Denying fiero to players has the curious effect of multiplying the feeling when it is eventually achieved. Frustration fuels fiero. A game wile that can be used to deny players fiero is the ascending soundeffect. Computer-games frequently provide players with strings of tokens they have to collect. Each token collected plays a sound effect which is raised in pitch for every succeding token collected. As the pitch grows, so does excitement. Missing a token in a string resets the pitch promoting a sense of failure. Successfully collecting the entire string of tokens where the last token produces a the highest-pitched sound creates a sensation of fiero.


Designing surprise for computer-games includes game wiles like lotteries, unexpected over-compentsation for achievements and automated completion of difficult problems all surprise players. An example of lotteries is rolling for items dropped in World of Warcraft where players compete for rewards by a toss of the dice. Over-compensation is to award exceedingly rare items or a fortune of in-game currency. An example of automated task completion is to introduce a scripted event that saves the day where at death's door players are saved by a non-player character or a world event. Unintroduced game mechanics can also surprise players. Either mechanics given to players or employed by adversaries. These special mechanics are given to players in certain situations like accessing a surface-to-air missile launcher to deal with enemy aircrafts in an FPS game or bossfights where as the fight progresses players learn the fight by trial and error and the bosses abilities come one-by-one as a surprise. Often, these are incorporated into mini-games. Surprise is strongly related to the idea of acting according to rules.[15] Breaking game rules and unexpected game behaviour surprises players. Including surprise in a computer-game design is usually a byproduct of other intentions of the designer. In horror games surprise turns to fear, in exploration games surprise turns to bliss or wonderment and in action games surprise is morphed into frustration or relief.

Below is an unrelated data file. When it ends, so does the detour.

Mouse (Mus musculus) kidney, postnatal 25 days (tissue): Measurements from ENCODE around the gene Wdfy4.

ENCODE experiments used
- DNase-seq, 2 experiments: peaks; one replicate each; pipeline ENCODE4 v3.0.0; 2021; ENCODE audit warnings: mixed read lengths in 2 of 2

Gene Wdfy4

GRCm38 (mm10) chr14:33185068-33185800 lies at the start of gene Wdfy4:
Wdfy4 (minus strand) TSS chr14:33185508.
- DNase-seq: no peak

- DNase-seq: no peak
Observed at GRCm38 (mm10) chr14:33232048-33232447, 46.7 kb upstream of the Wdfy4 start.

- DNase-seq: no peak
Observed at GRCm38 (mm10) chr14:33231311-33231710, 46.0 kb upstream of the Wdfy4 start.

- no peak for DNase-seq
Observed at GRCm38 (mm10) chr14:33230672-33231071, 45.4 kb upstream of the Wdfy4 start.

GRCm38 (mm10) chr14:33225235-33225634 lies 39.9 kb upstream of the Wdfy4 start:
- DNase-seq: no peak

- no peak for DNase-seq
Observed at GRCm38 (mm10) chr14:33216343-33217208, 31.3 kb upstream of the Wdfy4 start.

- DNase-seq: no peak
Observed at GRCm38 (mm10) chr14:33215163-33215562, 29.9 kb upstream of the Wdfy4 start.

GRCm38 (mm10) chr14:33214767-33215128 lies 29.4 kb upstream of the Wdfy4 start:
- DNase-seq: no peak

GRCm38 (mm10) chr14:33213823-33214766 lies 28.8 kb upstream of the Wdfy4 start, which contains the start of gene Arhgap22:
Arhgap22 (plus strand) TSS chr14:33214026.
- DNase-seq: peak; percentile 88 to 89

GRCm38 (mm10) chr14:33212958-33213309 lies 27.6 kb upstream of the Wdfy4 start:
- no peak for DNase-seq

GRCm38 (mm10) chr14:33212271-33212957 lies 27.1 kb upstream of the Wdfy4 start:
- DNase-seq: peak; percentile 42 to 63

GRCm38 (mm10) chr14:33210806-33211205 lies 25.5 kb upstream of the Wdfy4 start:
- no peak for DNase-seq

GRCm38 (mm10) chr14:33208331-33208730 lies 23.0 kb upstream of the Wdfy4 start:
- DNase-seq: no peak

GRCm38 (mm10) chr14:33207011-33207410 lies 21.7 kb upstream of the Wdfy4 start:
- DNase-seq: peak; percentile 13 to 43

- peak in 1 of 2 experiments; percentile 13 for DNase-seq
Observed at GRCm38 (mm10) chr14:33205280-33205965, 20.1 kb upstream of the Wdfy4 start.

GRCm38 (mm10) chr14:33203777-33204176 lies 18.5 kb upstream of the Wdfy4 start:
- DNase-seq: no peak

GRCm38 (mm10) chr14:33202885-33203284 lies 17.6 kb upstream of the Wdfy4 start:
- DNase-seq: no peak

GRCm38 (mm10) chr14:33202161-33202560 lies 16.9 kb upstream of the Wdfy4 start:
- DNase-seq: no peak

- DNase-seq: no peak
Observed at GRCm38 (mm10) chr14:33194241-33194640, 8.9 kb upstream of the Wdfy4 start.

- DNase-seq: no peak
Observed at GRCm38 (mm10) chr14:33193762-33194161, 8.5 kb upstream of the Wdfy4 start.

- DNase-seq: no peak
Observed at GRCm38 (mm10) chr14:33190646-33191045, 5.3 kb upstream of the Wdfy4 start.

Naches is a Yiddish word describing the feeling of pride one takes in the accomplishments of ones child or mentee. To specifically provide for this emotion, computer-game designers need to include a frame work for teaching and guidance. Obviously, communication between players is important so an ingame chat either via text or voice is fundemantal. Team Fortress 2 has a special feature right in the main menu that pairs an experienced player with a newcomer. As naches are a sought after positive emotion in games it might be a mistake not facilitating it. MMOs have picked up on naches. Aion Online and World of Warcraft both provide a mentor system where in Aion mentors receive ingame tokens in recognition of their contribution and mentees level up faster. In World of Warcraft the mentor system isn't exactly that. It is introduced as a buddy system where both players level up faster when playing together and intended to provide players with a way introduce their friends to the game. World of Warcraft provides numerous rewards for participation.